SPECIAL TEAMS

Maryland has traditionally been a very good team in this phase of the game. Their staff firmly believes it’s just as important as the defense and offense and it shows in the number of starters they employ on these units.

Their return game took a hit when Steve Suter, who was arguably the best return man in school history, graduated. Although not in the same league as Justin Miller, his presence was very similar in that he was always a threat to unleash a big return and he will be nearly impossible to replace.

Punter Adam Podlesh should surely be a first-team all conference selection as long as he does not have a down year. He led the conference in punting and net punting with a 44.8 and 39.4 yard average. He was also tenth and seventh in the country in those respective categories.


Much like the loss of Suter, the graduation of kicker Nick Novak has left a huge void. He finished his career as the conference’s all-time leading scorer. Walk-on Dan Ennis and earned the starting position with his performance in the spring and preseason. He made good on that selection last week by going 3-for-3 with a long of 40 yards.

Clemson’s return game did not miss much of a beat last week as Chansi Stuckey returned a punt for the Tigers’ only TD of the game. The kickoff return team also average just over 30 yards on 3 returns. Duane Coleman was named a starter at one of the two return spots this week and will be joined by C.J. Gaddis.

Nic Riddle had a shaky start to his career as a long snapper last week. Two of his snaps on punts were high and the snap on the final field goal was low. He needs to have a better week because the Terps will undoubtedly bring a lot of pressure.


Cole Chason was great on his holds, but needs a lot of improvement on his punts. His average was not helped by the bad snaps, but that’s no excuse for a veteran. He has to trust his protection and get off good punts to help with the field position battle.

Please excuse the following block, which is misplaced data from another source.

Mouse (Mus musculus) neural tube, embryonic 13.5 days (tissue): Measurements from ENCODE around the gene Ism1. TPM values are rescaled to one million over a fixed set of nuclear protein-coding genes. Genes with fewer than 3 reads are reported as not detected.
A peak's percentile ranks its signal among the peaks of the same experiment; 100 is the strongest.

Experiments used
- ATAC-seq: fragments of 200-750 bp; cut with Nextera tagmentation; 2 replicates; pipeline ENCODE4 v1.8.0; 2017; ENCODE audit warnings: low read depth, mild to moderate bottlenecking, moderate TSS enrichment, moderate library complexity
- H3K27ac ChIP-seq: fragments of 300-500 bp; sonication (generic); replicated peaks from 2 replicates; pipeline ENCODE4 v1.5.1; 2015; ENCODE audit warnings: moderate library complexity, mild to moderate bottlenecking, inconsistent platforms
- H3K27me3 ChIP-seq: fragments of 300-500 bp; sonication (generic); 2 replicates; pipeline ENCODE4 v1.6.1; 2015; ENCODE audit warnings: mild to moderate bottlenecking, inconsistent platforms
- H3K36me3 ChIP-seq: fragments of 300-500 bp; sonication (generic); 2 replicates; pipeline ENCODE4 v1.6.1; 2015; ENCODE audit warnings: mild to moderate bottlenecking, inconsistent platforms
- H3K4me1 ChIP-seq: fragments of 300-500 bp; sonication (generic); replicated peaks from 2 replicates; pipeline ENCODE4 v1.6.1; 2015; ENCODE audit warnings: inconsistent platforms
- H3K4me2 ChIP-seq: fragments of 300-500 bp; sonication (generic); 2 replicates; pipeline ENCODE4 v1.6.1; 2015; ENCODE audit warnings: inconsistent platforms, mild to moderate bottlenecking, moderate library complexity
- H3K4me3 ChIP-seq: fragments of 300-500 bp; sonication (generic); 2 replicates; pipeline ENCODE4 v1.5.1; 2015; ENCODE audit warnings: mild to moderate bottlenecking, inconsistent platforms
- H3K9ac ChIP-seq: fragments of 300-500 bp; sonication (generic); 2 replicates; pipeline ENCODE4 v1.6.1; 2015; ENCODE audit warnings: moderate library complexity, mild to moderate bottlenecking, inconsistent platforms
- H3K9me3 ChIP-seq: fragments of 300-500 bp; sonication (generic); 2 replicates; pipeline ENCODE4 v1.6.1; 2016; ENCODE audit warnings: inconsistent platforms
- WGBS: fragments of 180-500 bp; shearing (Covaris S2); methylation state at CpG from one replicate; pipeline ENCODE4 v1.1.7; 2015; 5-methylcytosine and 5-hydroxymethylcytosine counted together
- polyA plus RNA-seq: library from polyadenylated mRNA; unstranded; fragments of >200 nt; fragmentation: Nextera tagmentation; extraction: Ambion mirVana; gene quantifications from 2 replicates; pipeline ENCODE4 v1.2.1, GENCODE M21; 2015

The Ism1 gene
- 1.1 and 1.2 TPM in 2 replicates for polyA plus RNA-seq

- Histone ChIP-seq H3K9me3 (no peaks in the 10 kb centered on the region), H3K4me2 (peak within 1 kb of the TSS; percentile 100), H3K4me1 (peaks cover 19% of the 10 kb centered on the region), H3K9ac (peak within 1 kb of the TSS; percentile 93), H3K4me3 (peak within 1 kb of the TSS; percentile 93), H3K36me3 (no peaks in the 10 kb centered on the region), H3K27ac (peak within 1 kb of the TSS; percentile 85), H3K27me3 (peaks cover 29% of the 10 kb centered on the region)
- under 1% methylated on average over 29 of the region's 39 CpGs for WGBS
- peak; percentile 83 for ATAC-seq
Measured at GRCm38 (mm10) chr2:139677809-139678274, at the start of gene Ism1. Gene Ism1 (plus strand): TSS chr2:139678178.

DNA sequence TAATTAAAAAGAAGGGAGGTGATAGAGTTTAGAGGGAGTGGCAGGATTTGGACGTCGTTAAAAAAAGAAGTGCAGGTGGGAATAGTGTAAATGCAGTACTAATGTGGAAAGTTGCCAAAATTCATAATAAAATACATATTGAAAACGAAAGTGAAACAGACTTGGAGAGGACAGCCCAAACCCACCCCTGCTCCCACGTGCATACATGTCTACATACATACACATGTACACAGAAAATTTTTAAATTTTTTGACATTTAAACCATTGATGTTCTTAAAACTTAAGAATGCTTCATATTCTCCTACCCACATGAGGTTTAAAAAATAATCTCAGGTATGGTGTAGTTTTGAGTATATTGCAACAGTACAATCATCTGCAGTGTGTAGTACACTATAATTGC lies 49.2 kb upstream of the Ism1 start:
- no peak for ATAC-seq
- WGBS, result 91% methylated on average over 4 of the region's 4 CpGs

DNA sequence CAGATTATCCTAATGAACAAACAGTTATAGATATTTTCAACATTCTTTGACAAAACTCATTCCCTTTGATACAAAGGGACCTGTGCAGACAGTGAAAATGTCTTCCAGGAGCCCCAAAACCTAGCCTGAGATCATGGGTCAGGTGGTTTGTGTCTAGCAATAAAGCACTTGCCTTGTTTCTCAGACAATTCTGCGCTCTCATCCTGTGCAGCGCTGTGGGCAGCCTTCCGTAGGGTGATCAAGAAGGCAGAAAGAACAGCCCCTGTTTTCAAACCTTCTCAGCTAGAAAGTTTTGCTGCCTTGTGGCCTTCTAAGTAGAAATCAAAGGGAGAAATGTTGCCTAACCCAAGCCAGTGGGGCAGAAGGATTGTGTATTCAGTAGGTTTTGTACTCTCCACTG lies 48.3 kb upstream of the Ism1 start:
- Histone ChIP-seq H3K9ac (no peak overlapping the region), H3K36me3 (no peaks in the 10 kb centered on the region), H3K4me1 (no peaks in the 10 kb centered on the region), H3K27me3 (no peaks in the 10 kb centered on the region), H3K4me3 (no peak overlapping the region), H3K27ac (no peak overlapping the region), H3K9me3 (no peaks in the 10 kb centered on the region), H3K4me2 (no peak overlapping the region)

The expectations for Jad Dean after just one game may be higher than for any other player in the country. He was perfect on his attempts and even made a seventh that was called back due to penalty. As he said earlier in the week, getting more shots at PATs is what he wants more than anything.

SUMMARY


It is the best match up on paper Clemson has had against Maryland in some time. The Terps have a lot of youth that creates some good match ups for Clemson.

Still, it is no easy task facing Tommy Bowden and his crew. Maryland is 23-3 at home under Ralph Friedgen. Byrd Stadium has become a hostile environment during that time and this Saturday looks to be no different.

The mistakes on Clemson’s part were rampant last week. As noted earlier, the defense struggled with the basics they had been practicing since this spring. Reggie McNeil had a 49-yard gain when Clemson had only ten men on the field and Jad Dean had a kick waived off because the absence of a lineman caused the Tigers to only have six men on the line. The Tigers also came out of a change of possession not prepared to go on offense.

Wins against good teams do not come very often when those types of mistakes are repeated. Fixing the little things is the biggest issue facing Clemson right now. If they can make the necessary changes this week while continuing to build upon the foundation laid against A&M, their chances of winning will drastically increase.


The good news for Clemson fans is many of those mistakes are easily corrected. Not having enough men on the field and missing assignments can be corrected rather easily through repetitions and film study. Others such as poor tackling will come with time and lots of work.


All of those are on-the-field issues. Handling the success is an off-the-field issue. That task will fall mostly on the shoulders of the senior leaders. In many ways it’s the toughest task facing the team heading into Saturday because you can’t practice such an intangible. It also does not help that there are so many young guys contributing.

This is the best staff that has been in Tigertown in some time and there are a number of quality senior leaders on both sides of the ball, many of which lead more by example than through words. Something tells me both groups will do what is necessary this week to make it all come together. Clemson survives a tough battle 30-23.